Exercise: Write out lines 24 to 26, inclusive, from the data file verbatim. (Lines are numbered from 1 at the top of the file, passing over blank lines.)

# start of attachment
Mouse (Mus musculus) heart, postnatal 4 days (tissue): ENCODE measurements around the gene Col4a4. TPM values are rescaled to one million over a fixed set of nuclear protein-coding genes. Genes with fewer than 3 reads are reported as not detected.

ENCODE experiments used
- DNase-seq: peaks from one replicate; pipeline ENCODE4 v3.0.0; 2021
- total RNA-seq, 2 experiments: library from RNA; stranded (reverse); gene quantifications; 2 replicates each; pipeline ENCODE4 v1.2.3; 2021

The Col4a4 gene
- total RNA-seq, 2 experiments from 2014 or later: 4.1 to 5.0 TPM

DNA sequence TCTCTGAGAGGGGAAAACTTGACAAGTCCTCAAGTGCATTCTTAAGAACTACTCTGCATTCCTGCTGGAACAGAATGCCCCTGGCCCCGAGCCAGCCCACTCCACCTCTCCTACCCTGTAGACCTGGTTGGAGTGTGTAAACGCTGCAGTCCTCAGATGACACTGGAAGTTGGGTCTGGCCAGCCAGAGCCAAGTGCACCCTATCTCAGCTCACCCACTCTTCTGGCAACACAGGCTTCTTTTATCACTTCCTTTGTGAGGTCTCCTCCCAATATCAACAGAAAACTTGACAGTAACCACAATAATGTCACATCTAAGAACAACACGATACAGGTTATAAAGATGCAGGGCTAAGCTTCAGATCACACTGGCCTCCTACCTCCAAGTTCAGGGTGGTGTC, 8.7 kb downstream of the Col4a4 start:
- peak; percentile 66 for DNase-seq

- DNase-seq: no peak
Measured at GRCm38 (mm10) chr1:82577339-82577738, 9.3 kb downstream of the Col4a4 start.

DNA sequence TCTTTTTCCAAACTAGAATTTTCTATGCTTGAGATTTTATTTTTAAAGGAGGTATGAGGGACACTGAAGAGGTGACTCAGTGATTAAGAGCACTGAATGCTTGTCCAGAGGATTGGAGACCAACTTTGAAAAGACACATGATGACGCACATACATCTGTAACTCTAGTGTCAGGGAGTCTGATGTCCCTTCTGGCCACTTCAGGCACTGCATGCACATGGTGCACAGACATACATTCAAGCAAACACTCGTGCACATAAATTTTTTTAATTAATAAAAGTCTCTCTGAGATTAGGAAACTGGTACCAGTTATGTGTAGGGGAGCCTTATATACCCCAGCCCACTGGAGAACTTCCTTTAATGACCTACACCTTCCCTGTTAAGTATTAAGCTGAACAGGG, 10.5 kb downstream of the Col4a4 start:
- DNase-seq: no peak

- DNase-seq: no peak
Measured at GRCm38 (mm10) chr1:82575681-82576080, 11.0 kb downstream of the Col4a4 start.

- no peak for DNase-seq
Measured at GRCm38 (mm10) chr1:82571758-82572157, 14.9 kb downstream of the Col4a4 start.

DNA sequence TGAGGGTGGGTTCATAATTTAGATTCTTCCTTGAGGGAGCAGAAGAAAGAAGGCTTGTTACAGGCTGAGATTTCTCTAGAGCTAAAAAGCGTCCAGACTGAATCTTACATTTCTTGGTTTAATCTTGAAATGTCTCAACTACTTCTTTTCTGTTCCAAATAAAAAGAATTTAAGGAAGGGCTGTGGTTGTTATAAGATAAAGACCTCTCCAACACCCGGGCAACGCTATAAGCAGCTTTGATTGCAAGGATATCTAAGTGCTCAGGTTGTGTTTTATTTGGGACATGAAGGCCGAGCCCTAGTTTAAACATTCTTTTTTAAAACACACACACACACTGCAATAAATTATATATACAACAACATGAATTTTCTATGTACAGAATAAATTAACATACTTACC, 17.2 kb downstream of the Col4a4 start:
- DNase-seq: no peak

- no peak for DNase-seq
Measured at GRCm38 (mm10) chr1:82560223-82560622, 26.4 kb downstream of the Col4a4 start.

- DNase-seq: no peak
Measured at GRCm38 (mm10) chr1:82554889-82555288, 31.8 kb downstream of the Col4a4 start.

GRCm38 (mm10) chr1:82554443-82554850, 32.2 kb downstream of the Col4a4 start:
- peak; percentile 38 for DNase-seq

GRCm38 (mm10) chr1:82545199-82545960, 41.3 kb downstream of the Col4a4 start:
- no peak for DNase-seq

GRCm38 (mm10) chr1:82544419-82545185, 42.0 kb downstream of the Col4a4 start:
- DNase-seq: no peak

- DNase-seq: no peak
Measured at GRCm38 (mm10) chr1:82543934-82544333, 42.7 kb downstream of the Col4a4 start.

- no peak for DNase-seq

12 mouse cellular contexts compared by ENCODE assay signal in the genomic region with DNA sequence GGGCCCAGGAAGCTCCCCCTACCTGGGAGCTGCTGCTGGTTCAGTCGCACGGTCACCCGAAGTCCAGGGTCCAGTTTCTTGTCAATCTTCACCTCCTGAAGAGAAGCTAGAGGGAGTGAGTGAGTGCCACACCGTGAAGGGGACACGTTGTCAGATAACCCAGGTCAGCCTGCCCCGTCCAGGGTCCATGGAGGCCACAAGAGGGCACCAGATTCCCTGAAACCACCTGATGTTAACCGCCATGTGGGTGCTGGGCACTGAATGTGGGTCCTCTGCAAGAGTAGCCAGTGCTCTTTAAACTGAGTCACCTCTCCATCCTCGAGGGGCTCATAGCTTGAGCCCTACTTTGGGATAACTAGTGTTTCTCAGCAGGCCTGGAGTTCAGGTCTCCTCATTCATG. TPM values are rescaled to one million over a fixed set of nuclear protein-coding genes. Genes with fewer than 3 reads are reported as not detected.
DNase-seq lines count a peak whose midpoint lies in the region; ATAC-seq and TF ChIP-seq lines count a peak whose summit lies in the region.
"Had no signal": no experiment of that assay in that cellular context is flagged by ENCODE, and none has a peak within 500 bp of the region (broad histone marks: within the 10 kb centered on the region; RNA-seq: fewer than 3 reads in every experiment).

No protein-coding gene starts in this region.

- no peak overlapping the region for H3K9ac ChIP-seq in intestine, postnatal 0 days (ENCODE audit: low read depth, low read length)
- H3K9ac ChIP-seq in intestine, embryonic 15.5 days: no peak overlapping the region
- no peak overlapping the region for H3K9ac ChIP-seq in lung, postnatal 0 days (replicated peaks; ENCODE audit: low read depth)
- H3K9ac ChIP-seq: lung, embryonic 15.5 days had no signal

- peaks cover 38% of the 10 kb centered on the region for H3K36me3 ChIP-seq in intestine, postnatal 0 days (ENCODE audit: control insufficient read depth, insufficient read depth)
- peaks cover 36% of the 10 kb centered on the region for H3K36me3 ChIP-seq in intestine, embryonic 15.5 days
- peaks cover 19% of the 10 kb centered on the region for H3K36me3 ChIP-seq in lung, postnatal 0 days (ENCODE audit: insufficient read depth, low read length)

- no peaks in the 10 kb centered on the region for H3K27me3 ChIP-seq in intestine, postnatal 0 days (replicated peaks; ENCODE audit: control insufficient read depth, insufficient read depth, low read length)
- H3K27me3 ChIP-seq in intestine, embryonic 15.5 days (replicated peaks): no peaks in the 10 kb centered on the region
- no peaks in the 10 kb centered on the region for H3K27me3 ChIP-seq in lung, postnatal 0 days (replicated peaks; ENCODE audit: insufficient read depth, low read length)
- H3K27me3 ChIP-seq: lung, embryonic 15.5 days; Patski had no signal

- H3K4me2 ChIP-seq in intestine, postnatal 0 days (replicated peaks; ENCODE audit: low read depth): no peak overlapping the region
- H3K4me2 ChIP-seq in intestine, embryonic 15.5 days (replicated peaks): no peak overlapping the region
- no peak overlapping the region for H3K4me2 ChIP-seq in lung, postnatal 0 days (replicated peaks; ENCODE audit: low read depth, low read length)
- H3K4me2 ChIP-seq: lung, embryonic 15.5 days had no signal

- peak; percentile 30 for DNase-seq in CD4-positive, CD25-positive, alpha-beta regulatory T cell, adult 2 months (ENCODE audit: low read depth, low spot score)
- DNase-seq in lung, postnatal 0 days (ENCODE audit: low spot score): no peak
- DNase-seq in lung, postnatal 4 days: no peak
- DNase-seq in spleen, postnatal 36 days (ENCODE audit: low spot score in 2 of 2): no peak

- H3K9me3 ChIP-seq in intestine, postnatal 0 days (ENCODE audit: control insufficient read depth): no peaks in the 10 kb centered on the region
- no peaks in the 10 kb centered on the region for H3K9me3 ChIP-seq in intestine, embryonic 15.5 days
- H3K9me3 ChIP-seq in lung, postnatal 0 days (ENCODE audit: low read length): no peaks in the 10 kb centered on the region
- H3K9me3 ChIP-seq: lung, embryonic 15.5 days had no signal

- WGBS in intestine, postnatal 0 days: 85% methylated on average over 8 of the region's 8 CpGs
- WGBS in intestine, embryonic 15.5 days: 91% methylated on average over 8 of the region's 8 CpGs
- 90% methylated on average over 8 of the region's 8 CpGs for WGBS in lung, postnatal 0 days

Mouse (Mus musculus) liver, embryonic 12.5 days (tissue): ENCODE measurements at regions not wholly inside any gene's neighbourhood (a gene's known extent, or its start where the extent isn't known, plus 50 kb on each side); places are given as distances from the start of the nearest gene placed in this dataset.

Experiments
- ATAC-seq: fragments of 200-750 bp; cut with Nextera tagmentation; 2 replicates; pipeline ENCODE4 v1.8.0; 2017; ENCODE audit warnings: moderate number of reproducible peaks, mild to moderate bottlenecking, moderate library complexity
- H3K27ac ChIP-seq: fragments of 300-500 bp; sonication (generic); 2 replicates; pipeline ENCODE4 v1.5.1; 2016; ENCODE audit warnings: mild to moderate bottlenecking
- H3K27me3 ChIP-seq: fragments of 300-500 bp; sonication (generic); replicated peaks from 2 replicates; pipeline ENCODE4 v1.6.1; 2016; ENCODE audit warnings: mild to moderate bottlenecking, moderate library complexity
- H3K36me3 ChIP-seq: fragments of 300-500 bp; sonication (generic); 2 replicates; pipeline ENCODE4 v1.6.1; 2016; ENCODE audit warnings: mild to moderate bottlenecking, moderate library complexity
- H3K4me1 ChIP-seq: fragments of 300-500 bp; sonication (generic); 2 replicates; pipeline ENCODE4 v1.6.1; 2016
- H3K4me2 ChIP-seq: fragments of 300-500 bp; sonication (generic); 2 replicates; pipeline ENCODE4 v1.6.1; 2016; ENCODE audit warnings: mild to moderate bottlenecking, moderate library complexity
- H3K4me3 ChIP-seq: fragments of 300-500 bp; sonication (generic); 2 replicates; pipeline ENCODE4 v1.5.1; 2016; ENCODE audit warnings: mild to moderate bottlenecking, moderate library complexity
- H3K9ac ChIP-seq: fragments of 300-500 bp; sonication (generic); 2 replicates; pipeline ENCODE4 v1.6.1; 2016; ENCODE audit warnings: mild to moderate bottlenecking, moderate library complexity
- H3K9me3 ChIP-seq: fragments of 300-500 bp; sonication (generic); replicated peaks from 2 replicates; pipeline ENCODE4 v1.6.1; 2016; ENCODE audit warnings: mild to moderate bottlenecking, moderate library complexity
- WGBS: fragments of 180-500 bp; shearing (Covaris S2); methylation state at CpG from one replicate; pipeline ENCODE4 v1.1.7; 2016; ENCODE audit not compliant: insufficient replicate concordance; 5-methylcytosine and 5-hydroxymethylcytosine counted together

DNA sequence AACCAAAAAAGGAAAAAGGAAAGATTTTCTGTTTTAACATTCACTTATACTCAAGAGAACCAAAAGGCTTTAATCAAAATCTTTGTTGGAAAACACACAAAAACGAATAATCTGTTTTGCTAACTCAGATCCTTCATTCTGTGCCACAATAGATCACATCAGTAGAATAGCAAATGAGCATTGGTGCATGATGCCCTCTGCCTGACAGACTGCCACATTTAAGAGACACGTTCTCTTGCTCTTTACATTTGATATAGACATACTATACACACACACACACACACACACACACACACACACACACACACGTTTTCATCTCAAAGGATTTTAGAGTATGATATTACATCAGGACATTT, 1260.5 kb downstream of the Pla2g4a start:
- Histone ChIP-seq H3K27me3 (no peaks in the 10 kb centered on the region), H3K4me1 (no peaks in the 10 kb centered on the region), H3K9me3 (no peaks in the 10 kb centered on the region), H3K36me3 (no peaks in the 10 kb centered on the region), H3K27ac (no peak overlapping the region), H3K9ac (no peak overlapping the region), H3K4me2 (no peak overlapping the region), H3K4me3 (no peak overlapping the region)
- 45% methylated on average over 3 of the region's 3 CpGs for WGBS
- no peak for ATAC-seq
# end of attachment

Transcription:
- peak; percentile 38 for DNase-seq

GRCm38 (mm10) chr1:82545199-82545960, 41.3 kb downstream of the Col4a4 start:
- no peak for DNase-seq